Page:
Impairing a critical partnership between brain cells can lead to
neurodegeneration. The study published in
reports a mechanism by which, normally support each other's functions.
‘Mutations that lead to a breakdown of the support system between neurons and glia can pave the way to neurodegeneration and free radicals are at the root of a key aspect of this process.’
The researchers discovered that when this mechanism fails, neurodegeneration
follows, opening a path to a better understanding of disorders such as
First author Dr. Lucy Liu, a Ph.D. graduate in neuroscience from the Bellen
lab, discovered in 2015 that a number of genes involved in
neurodegeneration promote damage to neurons and glia by inducing high levels of
free radicals (oxidative stress) and accumulation of lipid droplets in glia
This work sets the stage for the current study.
"Using electron microscopy, we observed lipid droplet accumulation in
glia before obvious symptoms of neurodegeneration," Liu said.
"In the presence of high levels
of oxidative stress, neurons produce an overabundance of lipids. The
combination of free radicals and lipids, which produces peroxidated lipids, is
detrimental to cellular health. Neurons try to avoid this damage by secreting
these lipids, and apolipoproteins - proteins that transport lipids - carry them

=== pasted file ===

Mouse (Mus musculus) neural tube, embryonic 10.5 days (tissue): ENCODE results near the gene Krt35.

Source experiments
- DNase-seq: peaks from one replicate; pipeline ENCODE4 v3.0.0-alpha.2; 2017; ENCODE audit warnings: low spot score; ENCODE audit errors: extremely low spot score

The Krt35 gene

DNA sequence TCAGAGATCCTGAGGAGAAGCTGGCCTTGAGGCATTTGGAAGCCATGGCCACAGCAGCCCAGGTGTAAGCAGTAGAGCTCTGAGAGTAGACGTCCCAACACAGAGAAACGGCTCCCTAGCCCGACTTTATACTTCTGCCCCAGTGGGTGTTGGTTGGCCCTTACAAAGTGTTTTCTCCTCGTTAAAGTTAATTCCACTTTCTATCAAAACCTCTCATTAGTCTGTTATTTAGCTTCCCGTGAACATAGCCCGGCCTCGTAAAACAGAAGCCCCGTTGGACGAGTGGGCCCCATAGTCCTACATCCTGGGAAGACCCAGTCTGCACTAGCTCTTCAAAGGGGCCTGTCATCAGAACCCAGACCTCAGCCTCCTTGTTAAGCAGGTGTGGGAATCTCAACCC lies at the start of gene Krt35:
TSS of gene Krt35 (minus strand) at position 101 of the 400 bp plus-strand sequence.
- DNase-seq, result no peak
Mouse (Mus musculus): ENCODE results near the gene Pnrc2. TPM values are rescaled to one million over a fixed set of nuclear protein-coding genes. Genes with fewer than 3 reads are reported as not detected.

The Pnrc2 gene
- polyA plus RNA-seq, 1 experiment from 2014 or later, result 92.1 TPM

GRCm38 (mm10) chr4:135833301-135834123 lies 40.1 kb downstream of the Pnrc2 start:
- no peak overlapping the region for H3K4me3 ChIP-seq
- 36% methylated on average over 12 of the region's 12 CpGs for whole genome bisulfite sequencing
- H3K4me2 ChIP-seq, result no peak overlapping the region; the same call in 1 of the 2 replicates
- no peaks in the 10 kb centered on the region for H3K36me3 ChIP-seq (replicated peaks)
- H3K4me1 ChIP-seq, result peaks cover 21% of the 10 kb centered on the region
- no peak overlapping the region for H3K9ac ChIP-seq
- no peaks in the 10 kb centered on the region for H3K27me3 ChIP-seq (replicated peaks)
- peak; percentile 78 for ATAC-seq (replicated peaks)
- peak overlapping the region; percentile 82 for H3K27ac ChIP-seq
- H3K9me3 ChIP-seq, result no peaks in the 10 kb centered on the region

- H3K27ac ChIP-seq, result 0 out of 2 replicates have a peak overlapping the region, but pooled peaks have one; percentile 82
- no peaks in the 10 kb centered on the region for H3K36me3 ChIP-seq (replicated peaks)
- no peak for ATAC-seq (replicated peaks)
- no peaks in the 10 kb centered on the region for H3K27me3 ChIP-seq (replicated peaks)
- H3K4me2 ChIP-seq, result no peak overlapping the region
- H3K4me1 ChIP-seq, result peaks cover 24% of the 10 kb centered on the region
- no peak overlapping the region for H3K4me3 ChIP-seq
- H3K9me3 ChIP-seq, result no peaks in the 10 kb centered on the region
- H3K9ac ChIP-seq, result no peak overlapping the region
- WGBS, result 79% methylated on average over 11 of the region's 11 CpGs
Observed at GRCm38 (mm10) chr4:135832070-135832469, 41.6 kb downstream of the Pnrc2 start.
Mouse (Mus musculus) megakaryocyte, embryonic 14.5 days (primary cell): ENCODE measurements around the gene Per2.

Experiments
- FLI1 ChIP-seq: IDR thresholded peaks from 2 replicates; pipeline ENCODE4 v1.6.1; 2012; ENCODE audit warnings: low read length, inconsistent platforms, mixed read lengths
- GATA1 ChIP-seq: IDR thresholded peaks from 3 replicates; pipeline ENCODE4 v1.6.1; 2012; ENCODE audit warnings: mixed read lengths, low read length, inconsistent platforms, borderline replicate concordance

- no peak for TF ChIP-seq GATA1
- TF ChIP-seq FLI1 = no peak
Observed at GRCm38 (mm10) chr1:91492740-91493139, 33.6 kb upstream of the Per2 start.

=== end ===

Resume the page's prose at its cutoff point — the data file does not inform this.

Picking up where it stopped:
to glia cells. Glia store the lipids in lipid droplets, sequestering them from
the environment and providing a protective mechanism."
Liu and her colleagues discovered that the storage of lipid droplets in glia
protects neurons from damage as long as the free radicals do not destroy the
lipid droplets. When the lipid droplets are destroyed, cell damage and
Connection to Alzheimer's disease
"Our research brought us to a fascinating and unexpected finding,"
Liu said. "Approximately 15 percent of the human population carries
apolipoprotein APOE4. Since APOE4 was first linked to Alzheimer's disease
almost 30 years ago, it remains the strongest known genetic risk factor for
this disease. Meanwhile, APOE2, which is slightly different from APOE4, is
protective against the disease. This evidence suggests that APOE is important
for proper brain function, but we know little about how APOE itself may lead to
The researchers found that apolipoproteins APOE2, APOE3 and APOE4 have
different abilities to transfer lipids from neurons to glia and hence differ in
their ability to mediate the accumulation of lipid droplets.
"APOE2 and APOE3 can effectively transfer lipids into glia," Liu
On the other hand, APOE4 is practically unable to carry out this process.
This results in a lack of lipid droplet accumulation in glia and breakdown of
the protective mechanism that sequesters peroxidated lipids. This fundamental
difference in the function in APOE4 likely primes an individual to be more
susceptible to the damaging effects of oxidative stress, which becomes elevated
"Another contribution of this study is that glia play an important
protective role against oxidative stress in neurodegeneration," Bellen